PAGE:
Last summer, Louis Vuitton was one of the first major luxury brands to return to a physical fashion show for its men’s spring/summer 2021 collection, holding an in-person show on the banks of Huangpu River in Shanghai instead of streaming the show virtually from Paris, like other brands were doing.
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Entering 2021, Fendi Couture Reshow was hosted at the Shanghai Exhibition Centre in March, then Christian Dior’s fall fashion show was presented in the Long Museum West Bund in April, during the Shanghai Fashion Week, and this trend seems here to stay at least till the Chinese can travel again.
On the evening of 3rd June, Coach brought winter into early Shanghai summer, presenting its 2021 winter collection at Shanghai Exhibition Centre. This is the American luxury brand’s latest runway show presentation in China since 2018, which also coincided with the brand’s 80 year anniversary.
Set in the 70s Drive-in Theatre backdrop, creative designer Stuart Vevers highlighted nostalgia and classic American pop culture influence from that time. The collection showcased Shearling coat, the neck and collar design of which is inspired by Coach’s first generation Creative Director Bonnie Cashin’s signature; while the Studio bag takes on Coach’s heritage archive design.
For Coach, which for a long time has been associating itself with affordable luxury, it’s obvious that it is working to elevate its brand position. The show is a latest example of cultural and heritage expression as luxury’s favourite way to connect with its audience. Today that seems to be the norm for these brands in China as well.
In an interview with Retail in Asia before the show, Coach China CEO Yann Bozec suggested, if possible, Coach would do fashion shows once every year.
“We want to be an inclusive brand instead of a selective brand, meaning we also want to integrate our customers in China into the brand. China is constantly changing so fast, if you want to do something in China and waiting for HQ’s approval, you will never get things done in time. You have to trust your local team,” he said.
According to him, digitization, customer centricity and agility are the three pillars of the brand’s growth in China. For Coach, they have been actively utilizing digital tools, including big data and artificial intelligence to understand their Chinese customers in a more focused and efficient way.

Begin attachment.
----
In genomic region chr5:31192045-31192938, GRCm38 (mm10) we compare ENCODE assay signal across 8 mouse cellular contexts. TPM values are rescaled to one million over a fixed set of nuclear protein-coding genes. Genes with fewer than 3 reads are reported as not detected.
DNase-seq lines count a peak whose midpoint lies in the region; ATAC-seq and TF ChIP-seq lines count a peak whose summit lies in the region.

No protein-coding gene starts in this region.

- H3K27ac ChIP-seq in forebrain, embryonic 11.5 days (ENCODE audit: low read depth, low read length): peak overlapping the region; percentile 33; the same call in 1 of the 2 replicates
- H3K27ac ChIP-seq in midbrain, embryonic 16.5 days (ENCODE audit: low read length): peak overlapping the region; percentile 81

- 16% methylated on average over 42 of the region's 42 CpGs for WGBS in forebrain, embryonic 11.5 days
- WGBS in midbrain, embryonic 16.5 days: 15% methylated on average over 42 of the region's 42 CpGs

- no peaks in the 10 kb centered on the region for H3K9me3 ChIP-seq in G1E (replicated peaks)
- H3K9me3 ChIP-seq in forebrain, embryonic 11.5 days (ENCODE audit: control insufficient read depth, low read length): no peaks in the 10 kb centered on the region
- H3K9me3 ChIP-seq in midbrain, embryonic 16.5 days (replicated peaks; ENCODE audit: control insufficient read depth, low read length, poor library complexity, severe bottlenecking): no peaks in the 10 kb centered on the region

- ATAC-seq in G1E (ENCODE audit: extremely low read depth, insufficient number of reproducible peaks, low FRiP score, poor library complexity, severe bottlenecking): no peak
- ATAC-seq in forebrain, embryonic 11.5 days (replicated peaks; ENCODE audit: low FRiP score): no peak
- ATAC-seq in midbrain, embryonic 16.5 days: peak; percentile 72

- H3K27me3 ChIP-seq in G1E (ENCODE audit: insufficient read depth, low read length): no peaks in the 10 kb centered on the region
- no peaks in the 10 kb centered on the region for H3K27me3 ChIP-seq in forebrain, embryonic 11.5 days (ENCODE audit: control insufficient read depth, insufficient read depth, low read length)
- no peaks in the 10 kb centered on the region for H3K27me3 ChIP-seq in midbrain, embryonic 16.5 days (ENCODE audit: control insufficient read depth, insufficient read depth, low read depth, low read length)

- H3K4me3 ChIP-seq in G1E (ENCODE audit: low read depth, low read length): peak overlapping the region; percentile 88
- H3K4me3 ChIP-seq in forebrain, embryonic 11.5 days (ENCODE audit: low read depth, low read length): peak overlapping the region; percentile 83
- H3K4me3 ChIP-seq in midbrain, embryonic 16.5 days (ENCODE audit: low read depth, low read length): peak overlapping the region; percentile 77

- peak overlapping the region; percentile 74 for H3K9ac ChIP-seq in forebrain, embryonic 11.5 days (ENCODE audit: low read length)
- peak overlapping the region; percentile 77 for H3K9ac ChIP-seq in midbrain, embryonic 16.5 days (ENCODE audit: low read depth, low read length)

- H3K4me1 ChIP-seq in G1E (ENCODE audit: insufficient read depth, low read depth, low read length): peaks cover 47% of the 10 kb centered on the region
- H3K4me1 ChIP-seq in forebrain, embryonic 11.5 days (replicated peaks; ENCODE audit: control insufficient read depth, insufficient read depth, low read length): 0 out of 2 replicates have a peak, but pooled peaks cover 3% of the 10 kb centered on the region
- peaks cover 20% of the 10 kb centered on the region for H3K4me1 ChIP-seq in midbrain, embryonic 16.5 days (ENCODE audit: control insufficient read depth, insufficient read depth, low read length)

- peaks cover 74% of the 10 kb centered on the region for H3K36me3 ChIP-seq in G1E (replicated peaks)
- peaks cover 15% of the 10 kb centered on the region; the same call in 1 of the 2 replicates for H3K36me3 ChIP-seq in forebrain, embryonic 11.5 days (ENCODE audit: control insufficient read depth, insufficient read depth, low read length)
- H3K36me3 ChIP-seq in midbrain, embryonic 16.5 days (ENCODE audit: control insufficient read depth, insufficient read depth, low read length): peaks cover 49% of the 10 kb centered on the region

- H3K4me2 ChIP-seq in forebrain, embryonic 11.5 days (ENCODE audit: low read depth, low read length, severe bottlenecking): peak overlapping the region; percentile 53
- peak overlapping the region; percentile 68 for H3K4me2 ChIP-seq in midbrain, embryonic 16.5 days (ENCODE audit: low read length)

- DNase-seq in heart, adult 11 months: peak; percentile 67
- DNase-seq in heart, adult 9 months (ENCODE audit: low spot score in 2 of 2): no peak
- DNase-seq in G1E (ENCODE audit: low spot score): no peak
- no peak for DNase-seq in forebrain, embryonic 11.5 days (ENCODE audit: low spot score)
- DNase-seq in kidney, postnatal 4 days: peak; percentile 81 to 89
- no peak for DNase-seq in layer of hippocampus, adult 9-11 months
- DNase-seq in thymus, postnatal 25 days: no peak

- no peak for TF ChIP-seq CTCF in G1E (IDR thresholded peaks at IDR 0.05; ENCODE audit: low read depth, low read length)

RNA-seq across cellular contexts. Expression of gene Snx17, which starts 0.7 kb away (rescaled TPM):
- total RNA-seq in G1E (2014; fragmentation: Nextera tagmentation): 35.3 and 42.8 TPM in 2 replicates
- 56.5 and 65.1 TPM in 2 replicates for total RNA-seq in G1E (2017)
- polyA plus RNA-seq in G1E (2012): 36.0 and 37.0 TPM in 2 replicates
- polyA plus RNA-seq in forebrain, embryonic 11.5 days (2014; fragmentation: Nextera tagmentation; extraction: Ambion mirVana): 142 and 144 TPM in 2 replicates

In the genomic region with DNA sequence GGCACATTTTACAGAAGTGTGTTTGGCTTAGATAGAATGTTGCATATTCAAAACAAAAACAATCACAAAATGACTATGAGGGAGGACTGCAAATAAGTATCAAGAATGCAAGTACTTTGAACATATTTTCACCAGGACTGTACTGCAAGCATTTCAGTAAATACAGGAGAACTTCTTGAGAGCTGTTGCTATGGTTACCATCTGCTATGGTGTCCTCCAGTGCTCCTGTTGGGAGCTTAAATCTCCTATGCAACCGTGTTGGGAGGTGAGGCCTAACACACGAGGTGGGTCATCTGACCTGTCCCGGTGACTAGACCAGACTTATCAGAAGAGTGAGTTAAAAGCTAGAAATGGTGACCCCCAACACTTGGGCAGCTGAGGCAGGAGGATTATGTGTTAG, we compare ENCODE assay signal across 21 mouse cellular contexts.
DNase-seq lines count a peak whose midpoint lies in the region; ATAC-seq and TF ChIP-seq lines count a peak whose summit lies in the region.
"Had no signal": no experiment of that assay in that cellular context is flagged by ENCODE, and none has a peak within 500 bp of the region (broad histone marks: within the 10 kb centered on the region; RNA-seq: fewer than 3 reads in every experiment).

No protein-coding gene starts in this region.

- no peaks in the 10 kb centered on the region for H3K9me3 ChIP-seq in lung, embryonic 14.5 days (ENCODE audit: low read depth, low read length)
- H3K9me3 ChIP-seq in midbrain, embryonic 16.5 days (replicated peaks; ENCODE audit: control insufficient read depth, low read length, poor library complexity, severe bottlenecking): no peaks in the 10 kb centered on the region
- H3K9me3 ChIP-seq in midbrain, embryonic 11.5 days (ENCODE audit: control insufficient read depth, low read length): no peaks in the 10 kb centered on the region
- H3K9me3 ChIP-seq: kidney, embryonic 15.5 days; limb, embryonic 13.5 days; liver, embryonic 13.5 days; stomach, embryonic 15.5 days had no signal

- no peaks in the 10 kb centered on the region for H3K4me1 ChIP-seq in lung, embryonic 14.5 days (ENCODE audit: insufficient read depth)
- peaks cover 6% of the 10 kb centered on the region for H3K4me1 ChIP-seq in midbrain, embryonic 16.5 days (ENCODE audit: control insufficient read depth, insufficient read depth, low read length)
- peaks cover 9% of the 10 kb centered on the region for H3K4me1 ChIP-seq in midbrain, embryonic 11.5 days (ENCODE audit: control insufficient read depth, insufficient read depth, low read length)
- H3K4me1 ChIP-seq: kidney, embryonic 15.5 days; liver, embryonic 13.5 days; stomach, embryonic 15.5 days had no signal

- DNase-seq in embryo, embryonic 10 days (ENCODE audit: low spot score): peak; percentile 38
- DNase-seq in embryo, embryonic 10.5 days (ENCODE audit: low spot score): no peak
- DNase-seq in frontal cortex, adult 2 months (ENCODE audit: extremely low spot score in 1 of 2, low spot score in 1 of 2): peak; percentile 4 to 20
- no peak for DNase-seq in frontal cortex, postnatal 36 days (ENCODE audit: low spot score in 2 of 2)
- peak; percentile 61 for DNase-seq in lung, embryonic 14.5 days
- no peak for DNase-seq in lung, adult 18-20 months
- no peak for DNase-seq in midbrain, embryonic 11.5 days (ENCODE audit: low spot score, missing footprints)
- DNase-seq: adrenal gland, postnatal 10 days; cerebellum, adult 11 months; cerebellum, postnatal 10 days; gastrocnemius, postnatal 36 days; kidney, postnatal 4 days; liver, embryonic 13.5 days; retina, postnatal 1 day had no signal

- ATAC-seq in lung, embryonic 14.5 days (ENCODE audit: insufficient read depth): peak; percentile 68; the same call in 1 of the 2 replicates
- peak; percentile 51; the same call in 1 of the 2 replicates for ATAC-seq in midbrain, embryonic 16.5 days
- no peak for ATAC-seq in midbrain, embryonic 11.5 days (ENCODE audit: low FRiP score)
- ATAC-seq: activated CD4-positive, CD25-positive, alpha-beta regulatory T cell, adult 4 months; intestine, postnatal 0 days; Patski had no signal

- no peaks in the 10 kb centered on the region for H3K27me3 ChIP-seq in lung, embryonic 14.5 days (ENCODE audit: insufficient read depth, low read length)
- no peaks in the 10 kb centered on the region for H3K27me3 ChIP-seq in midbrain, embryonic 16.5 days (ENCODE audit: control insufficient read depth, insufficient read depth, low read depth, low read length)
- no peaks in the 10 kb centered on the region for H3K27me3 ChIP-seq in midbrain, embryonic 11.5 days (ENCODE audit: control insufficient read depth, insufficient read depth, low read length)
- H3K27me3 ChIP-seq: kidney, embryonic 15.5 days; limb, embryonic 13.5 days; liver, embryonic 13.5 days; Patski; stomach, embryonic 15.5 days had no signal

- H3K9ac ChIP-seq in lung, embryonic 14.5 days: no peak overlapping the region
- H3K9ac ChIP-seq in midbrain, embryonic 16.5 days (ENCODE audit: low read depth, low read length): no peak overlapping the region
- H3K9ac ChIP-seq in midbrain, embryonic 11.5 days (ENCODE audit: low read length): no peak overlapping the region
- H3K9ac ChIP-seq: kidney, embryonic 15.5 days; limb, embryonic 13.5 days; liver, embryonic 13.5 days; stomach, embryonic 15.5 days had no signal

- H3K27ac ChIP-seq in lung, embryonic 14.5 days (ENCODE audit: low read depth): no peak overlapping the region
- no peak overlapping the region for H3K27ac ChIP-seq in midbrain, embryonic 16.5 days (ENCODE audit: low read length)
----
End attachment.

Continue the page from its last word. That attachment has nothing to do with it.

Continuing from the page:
“Last year, we did over a thousand customer surveys combing over 600 million data points to analyze consumers from all over China. To our surprise, even consumers who would generally be put in the same category, still present very different tastes and preferences if they live in different cities. Every two weeks, we will have a round table conversation with at least 10 consumers, so we have collected at least 250 samples in one year. We not only understand their taste in products, but also their lifestyle in the city they live in, what kind of service they prefer, what’s the best way to communicate with them…We have integrated these findings into our product design,” Bozec continued.
The exclusive luxury brands used to be reluctant in terms of digital transformation. However, the impact of the pandemic has forced them to embrace digitization. More importantly, digitization is not just a temporary fix for luxury brands to weather the Covid storm, it is also essential if they want to grow in China. Young consumers, usually born in the 80s and 90s, have become the main contributors of China’s luxury spending.
According to data from Tmall, Millennial spending accounts for over 70% of overall luxury fashion and lifestyle sales in 2020, while the size of Gen Z’s luxury spending grows over 100%. In 2020, major luxury brands, including Cartier, Gucci, Prada, Balenciaga, Armani, Saint Laurent, all joined Tmall Luxury Pavilion. Earlier this year, Coach became the first luxury brand that opened shopping service on Douyin.
“Two years ago, when our sales on the ground started to promote our products on Xiaohongshu, people at head office would still worry if it’s on brand, but now we simply have to be on these platforms,” Bozec said.
Although most luxury brands still are selective in terms of their product offering on the platform, such as Hermes, who only sell fragrance on Tmall, Gucci made a bold move late last year by opening two flagship stores on Tmall, one sells Gucci’s entire product lines and the other focuses on beauty.